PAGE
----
Alzheimer’s disease is the most common form of dementia, but different types of dementia develop based on changes in the brain and underlying health problems. Dr. Mark B. Randolph at Juventas in San Marcos, Texas, encourages those with memory loss and other symptoms of dementia to schedule a consultation to learn how treatment with plasma therapy may help improve cognitive function.
Dementia isn’t a disease: It refers to a group of symptoms that affect thinking and memory severely enough to interfere with normal, daily functioning. Some types of dementia are caused by underlying health conditions, but the types that are primarily brain disorders include:
While all types of dementia cause loss of memory, memory loss alone doesn’t mean you have dementia. These additional symptoms are commonly seen in dementia:
Cognitive: Memory loss, confusion, uncoordinated motor function, and difficulty communicating, problem-solving, handling complex tasks, planning and organizing
Psychological: Depression, anxiety, personality changes, inappropriate behavior, agitation, paranoia, hallucinations
Alzheimer’s disease is the most common cause of dementia, and the sixth leading cause of death in the United States. Alzheimer’s is caused by amyloid plaques and neurofibrillary tangles that build-up in the brain and destroy neurons. These structures appear in the brain long before symptoms appear, then the disease slowly progresses as they accumulate. Alzheimer’s symptoms usually occur once people reach their mid-60’s.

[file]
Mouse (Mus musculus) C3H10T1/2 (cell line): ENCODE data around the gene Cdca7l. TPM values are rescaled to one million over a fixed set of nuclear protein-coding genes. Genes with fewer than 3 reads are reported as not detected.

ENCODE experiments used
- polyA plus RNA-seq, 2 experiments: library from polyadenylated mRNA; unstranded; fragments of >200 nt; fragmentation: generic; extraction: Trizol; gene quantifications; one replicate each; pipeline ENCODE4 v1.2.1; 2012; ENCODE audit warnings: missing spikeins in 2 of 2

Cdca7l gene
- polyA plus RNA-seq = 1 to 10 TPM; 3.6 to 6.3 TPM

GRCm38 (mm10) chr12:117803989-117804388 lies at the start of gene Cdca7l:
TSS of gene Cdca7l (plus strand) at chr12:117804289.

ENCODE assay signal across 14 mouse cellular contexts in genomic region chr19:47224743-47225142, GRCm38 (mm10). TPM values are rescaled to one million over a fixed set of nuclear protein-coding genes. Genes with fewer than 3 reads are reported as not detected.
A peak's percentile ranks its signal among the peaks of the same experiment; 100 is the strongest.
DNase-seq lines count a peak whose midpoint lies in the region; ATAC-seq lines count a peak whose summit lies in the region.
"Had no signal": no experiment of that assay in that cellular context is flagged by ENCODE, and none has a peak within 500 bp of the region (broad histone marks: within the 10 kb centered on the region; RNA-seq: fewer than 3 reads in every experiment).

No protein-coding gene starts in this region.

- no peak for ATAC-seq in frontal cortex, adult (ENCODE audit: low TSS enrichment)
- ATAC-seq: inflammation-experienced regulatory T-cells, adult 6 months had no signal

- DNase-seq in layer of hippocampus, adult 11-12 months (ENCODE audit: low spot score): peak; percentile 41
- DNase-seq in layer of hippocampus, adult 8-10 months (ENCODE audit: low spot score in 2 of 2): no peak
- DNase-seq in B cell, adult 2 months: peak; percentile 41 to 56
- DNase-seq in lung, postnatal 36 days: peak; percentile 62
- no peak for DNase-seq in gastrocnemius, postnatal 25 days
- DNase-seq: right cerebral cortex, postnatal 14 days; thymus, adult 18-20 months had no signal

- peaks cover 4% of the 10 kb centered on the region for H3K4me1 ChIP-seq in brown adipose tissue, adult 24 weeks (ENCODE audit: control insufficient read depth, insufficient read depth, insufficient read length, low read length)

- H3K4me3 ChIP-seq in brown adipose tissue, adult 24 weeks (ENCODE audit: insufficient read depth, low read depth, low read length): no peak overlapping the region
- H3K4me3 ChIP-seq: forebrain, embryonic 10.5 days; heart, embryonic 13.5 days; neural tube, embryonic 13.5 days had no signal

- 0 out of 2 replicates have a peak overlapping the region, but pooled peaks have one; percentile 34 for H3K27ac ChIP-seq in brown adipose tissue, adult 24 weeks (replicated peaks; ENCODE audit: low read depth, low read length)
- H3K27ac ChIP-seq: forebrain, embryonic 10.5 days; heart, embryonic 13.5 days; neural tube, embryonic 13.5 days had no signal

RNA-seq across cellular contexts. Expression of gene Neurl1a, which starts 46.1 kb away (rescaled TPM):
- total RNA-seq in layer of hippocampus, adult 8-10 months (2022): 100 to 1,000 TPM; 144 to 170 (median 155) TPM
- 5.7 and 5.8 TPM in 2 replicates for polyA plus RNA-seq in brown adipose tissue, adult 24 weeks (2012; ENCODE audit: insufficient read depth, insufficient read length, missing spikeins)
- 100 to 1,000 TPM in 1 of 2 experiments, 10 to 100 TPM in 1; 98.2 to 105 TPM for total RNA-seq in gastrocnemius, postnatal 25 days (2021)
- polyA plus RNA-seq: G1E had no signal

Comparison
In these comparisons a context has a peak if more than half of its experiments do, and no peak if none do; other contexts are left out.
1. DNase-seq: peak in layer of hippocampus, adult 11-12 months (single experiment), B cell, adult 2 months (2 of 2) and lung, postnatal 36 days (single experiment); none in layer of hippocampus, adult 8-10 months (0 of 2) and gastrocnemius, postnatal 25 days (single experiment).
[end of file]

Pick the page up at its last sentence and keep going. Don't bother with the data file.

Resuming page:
Plasma therapy is a medical procedure in which plasma from a young donor (between the ages of 18-25) is infused into a patient with Alzheimer’s. The procedure can help those with Alzheimer’s by adding factors found within young plasma that are missing from old plasma, therefore reversing some of the effects found in Alzheimer’s.
A study published in the Journal of Alzheimer’s Disease in January 2017 found that plasma therapy using 5% albumin improved symptoms in a group of adults with Alzheimer’s disease.
Forty-two study participants were divided into control and treatment groups. The treatment group was further divided into three groups that received plasma therapy over either three, six or 12 weeks. Six months after treatment ended, the patients were evaluated.
The researchers concluded that plasma therapy with young 5% albumin modified levels of amyloid-beta in cerebrospinal fluid and plasma. Those treated with plasma showed improvement in memory and language functions.
Alzheimer’s is a complex disease and the results of plasma therapy differ for each person. Please don’t hesitate to contact the staff at Juventas to learn more about the benefits of plasma therapy.